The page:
Re: the atheist questions

Loren Haarsma (
Mon, 20 Apr 1998 11:25:27 -0400 (EDT)


There are some important differences between the way the church today is
struggling with scientific data and the way the early church (so far as
we can tell) dealt with "resurrection" data --- differences apparent
even when examined from a strictly "human" viewpoint.

Yes, there are always people who let pride and sloth prevent them from
struggling with credible data which challenges their favorite views.
But that's not true of *everybody*, either inside or outside the church.
There are also plenty of people struggling with the data, examining it,
arguing about it. In the church today we have disagreements about what
the scientific data is and what it means. And there's lots of written
records of this disagreement!

What we know of the early church, after the resurrection, looks
different. There was unanimity amongst dozens (Paul refers to hundreds)
of witnesses about the resurrection. We do not have any indications of
factions in the early church arguing, for example, that while the rest of
Jesus' teachings were true, his resurrection should be understood to be

It could be argued that disagreements about the resurrection in the
earliest days of the church were hushed up or ignored in later. But
consider (1) the writers of the New Testament books were not shy about
recording other controversies in the early church; (2) the NT records
indicate that the disciples were pretty clueless about the importance of
the death and resurrection until after they had witnessed the
resurrection; (3) the gospels also record that some of the disciples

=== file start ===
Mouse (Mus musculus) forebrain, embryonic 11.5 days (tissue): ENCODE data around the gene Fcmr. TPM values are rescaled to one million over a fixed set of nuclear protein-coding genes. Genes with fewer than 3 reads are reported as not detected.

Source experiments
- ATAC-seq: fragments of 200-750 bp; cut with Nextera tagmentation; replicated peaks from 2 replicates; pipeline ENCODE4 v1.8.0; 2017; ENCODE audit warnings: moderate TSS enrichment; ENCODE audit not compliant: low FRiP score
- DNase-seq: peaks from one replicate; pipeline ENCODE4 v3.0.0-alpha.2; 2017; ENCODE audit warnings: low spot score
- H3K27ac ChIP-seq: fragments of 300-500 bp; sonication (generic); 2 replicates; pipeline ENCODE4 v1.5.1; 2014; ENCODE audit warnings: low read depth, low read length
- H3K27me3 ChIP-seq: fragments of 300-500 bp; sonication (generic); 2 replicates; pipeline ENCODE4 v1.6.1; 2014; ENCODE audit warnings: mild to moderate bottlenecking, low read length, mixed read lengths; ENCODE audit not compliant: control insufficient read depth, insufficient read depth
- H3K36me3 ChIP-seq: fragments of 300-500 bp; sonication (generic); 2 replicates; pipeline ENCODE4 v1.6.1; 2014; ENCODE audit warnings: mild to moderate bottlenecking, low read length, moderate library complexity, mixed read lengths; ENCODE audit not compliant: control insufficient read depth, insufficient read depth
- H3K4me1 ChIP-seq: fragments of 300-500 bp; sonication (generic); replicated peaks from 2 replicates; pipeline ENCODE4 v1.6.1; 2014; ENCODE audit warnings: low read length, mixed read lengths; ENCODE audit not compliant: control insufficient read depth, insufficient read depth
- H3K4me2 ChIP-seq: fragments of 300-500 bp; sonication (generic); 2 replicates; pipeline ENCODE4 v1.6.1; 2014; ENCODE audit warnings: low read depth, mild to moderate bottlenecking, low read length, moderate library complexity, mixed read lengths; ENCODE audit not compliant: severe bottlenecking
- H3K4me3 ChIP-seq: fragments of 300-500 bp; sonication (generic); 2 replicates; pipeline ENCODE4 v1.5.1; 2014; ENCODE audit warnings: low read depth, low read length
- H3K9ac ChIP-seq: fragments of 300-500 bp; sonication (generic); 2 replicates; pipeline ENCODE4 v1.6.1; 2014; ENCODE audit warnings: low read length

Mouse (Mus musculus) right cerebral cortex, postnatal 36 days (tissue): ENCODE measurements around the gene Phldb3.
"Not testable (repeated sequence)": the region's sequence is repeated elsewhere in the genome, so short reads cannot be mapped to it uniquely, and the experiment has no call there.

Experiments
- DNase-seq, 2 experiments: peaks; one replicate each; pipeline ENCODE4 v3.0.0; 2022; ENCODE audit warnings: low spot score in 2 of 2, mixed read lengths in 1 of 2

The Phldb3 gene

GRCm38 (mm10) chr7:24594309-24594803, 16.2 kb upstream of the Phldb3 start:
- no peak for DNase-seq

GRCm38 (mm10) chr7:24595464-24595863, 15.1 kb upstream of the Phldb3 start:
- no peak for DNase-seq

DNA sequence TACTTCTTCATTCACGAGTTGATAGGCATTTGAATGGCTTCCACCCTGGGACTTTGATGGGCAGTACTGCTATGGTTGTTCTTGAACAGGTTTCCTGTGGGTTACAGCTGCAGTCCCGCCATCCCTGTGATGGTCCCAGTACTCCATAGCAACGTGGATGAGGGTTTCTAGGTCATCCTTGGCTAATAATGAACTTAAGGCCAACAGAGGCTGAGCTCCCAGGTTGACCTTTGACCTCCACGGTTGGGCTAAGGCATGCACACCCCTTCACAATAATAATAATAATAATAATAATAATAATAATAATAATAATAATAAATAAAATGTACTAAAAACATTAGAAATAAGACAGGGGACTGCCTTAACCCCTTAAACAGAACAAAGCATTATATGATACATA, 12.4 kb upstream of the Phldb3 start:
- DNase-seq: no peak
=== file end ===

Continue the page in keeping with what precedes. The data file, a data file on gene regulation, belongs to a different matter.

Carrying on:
doubted the reports of the resurrection until they witnessed it with
their own eyes. Taken together, this strongly suggests that, while
there were disagreements about *some* things in the early church, there
was agreement about the resurrection. Taken together, this strongly
suggests that belief in a dying-and-literally-resurrected Messiah didn't
"evolve" amongst the early disciples, but was forced upon them by the
observable data.

Several decades later, when the church mostly consisted of people who
had never seen Jesus, we find (in the writings of Paul, Peter, and John)
that when the apostles had to combat false teachings about life
after death and the nature of Jesus, they appealed to first-hand
witnessing of Jesus' life and resurrection -- with the firm conviction
that the witnesses of Jesus' life and death agreed on the essential

The above is, as I said, examining things from a "human" point of view.
As others have pointed out, our belief in the resurrection doesn't rely
merely on the strength of historical data.

Loren Haarsma